Art Handling Gallery Standards
Some artworks are so valuable that they always travel with a human courier to ensure it’s safety in getting from A to B. Once the artwork is in the new gallery space, ‘condition forms’ have to be filled out, documenting any faults with the artwork’s condition. The same process is repeated when the artwork is returned to it’s original home at the end of the exhibition period.
Excuse my obscene profanity - this was a Snapchat that I sent at the time of this blunder.
True story - I was once handling a heavy glass sculpture and it accidentally slipped from my hand.
A small section of it had broke off!
Anyway, art handling.
It can seem like a daunting task, but with simple instruction and practice you can learn how to package an artwork like a pro!
What ingredients do we need?
- Acid Free Paper
- Bubble Wrap - try to refrain from popping it…I know it’s addictively fun. Since writing this article several years ago I now use cardboard bubble wrap and paper tape in order to be more environmentally friendly.
- Double layer Cardboard Sheet / Cardboard Box
- Stanley Knife
- Ruler and Pen/Pencil
- Strong Packaging Tape (Fragile Tape too, if you want)
- Masking Tape
Each artwork requires different handling procedures depending on the medium it was created with, it’s weight and size, how old or fragile it is, and frankly, how important and valuable it is.
In this post I will talk about how I package MY art - all of which are made with either resin or acrylic paint.
To begin, make sure that both the space you’re working in and your hands are clean! The first step I take when handling an artwork is to check it for any faults. Because I always properly store my art in a protective environment, I have never had to rectify any imperfections. Issues that may need fixing could be a chipped edge that needs touching up with paint, for example.
Next, I lay down a protective layer of bubble wrap on the table surface that I will be working on. This provides a soft cushioning for the artwork whilst I am handling it.
Acid Free Paper
Following on from this I lay down a sheet of acid free paper. I use this because of it’s archival and protective qualities. If anything acidic comes into contact with an artwork it can cause slow damage and decay over time. Acid free paper is neutral in its PH levels. It also provides a protective barrier between the bubble wrap and the artwork.
As my Mum always says - prevention is better than cure.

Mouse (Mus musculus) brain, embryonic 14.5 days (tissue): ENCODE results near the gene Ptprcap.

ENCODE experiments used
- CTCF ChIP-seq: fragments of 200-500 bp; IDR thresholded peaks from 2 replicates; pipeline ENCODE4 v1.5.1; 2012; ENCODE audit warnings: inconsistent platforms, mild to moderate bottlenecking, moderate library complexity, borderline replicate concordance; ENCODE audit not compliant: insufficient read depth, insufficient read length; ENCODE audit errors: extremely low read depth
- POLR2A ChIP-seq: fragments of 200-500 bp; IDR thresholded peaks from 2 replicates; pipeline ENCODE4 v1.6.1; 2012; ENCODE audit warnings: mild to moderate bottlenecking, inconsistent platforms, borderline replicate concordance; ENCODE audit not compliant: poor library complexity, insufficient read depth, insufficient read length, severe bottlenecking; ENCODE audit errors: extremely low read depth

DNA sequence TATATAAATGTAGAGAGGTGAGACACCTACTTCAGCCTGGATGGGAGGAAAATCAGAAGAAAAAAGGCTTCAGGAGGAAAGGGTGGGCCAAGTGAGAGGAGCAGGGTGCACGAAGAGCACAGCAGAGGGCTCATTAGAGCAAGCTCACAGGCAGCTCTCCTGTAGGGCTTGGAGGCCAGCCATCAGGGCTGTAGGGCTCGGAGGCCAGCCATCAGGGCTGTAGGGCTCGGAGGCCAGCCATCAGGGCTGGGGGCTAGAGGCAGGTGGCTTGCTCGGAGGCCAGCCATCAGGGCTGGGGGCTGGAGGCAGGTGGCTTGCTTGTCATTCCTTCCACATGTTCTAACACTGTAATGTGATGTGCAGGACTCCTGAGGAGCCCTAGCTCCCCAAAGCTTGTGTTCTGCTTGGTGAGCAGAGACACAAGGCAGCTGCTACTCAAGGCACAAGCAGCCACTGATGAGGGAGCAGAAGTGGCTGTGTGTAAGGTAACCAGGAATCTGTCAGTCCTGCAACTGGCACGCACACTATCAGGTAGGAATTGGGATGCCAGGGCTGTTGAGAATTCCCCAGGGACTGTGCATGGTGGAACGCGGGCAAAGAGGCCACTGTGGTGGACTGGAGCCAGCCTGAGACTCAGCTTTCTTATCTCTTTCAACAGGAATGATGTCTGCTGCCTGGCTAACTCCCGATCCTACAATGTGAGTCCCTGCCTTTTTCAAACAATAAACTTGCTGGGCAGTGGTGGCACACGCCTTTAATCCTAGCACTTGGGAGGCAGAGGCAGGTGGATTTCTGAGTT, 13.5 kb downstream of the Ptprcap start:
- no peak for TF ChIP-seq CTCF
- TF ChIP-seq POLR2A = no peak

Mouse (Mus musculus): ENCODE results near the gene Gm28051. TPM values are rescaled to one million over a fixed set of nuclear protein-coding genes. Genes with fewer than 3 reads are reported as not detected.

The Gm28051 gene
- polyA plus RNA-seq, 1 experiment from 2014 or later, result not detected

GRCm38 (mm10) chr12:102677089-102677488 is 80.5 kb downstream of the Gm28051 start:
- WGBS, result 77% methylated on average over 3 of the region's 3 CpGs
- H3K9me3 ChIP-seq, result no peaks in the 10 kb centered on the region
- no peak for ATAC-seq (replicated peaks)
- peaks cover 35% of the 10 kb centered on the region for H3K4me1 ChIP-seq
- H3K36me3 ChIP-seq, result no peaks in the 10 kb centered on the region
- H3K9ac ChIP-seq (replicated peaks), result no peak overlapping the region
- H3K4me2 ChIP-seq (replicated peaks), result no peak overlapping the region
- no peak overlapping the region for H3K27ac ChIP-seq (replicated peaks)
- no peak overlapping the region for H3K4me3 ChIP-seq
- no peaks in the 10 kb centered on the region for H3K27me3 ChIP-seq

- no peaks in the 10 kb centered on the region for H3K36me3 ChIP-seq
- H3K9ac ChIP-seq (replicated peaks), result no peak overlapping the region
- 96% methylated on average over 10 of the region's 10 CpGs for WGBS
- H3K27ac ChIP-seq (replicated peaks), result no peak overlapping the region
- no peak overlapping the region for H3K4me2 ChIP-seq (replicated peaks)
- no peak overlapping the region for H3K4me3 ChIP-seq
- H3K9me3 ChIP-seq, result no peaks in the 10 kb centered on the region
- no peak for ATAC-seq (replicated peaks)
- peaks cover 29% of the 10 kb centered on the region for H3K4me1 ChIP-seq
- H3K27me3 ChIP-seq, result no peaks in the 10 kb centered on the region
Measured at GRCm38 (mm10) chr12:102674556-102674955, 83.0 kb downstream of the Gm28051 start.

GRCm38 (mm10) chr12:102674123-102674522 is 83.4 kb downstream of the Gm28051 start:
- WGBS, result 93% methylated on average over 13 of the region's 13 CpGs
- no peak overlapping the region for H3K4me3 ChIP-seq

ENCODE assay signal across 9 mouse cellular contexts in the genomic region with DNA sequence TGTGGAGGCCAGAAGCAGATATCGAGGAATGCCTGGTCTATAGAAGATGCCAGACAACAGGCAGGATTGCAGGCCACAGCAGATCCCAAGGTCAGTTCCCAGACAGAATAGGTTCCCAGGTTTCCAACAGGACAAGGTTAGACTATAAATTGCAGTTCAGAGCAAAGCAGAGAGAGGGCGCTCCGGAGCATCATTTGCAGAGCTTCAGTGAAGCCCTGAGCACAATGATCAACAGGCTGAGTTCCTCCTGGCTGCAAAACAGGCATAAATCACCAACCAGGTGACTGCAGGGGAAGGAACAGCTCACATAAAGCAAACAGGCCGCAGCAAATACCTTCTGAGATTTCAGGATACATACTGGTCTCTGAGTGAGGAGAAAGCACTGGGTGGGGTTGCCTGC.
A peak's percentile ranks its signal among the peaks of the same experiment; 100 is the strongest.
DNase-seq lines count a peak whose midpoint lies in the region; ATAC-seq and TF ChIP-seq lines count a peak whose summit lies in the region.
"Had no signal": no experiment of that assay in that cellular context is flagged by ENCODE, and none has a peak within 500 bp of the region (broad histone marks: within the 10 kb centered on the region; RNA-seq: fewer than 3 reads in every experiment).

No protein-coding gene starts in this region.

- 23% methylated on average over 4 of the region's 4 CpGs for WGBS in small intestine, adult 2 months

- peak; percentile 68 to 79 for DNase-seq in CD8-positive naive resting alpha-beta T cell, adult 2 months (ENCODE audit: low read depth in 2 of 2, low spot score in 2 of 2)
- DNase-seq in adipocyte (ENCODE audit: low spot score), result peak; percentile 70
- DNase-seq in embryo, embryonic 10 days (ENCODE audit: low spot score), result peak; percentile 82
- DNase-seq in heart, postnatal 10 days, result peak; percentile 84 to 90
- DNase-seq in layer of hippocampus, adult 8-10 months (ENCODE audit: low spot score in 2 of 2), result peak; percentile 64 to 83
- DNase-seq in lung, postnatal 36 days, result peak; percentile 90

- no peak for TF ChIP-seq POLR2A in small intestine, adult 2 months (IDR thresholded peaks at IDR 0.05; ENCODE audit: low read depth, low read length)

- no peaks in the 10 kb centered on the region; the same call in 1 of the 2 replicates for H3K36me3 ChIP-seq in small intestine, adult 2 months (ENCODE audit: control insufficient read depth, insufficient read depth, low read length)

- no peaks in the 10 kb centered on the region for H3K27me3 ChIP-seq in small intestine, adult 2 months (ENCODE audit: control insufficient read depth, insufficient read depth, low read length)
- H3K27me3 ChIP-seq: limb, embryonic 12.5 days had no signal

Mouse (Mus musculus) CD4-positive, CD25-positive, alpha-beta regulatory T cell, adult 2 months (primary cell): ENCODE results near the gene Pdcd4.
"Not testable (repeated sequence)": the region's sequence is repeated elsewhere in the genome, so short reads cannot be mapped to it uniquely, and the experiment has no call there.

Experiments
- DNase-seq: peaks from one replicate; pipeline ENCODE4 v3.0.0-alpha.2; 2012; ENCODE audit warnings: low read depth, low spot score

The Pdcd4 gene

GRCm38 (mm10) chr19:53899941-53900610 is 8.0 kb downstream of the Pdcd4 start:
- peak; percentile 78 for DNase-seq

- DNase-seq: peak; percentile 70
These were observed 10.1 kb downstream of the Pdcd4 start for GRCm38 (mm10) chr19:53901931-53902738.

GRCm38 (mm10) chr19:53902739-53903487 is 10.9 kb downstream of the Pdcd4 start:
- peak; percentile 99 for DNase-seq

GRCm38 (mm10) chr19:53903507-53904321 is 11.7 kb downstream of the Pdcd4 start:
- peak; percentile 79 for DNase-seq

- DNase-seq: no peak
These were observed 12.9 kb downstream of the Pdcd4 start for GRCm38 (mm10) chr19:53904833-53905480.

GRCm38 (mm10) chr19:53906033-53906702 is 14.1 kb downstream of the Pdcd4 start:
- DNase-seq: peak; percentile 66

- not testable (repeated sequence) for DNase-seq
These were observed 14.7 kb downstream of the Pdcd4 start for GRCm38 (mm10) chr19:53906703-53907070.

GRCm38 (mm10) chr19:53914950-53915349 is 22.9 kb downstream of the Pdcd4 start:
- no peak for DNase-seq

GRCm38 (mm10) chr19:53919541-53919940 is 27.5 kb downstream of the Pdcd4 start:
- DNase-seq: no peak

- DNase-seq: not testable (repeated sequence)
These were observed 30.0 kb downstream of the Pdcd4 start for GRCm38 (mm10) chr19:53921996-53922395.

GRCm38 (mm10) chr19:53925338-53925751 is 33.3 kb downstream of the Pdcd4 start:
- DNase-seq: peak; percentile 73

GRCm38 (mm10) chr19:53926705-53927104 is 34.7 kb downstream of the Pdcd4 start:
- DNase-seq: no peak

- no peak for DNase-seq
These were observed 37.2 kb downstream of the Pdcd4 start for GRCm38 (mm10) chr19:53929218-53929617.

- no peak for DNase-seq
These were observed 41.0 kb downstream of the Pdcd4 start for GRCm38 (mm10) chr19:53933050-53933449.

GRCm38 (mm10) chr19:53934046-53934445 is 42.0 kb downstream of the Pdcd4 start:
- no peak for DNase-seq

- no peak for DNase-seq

Wrapping The Artwork
I then wrap the artwork in the acid free paper, sealing it with small tabs of masking tape. You don’t need loads of tape at this stage, so don’t go overboard.
Next, I place the paper wrapped artwork face down onto the smooth side of the bubble wrap. If the artwork is placed on the raised bubble side, there is a chance that the bubbles might leave an impression on the work.
I then wrap the artwork several times in bubble wrap, ensuring each area is thickly covered. If it is a particularly large or heavy artwork, say with a frame, I will add custom made ‘corners’ for added protection. I do this by folding extra bubble wrap around the edges.
Generally I have to make a custom box for large artworks. I buy in pre-cut boxes for smaller items, just to make the packaging process quicker. But for larger items it’s better to make a custom sized box to ensure safe shipping.
Making A Box From Scratch
In the video above you can see me cutting out the basic shape for a box. Firstly I’ll mark out how big I need each section to be, and then using my ruler and Stanley knife, I cut away any excess. To create the seams of the box I’ll lightly run my Stanley knife across the cardboard. I can then easily bend the flaps along these creases.
This can be fairly time consuming when you’re new to it, but putting in this time and effort gives your artwork the perfect sized shipping container. When I first learnt how to package an artwork properly, it used to take me a good 40 minutes to create a custom sized box, whereas now, with plenty of practice under my belt, I can create one in less than ten minutes.
If you’re sending more than one artwork in the same box, place a piece of cardboard in-between the two pieces facing together. Personally, I don’t use or recommend the use of packing peanuts. They can ‘settle’ during transit, creating unwanted space in the box, and frankly, they’re just annoying for a customer to deal with. If there is any excess space in your parcel I recommend padding it out with thick bubble wrap.
When placing your artwork into the box, although it’s best to have a snug fit, make sure there is no pressure on the canvas. If anything is pushing onto the artwork it could cause it to warp and create indentations during transit.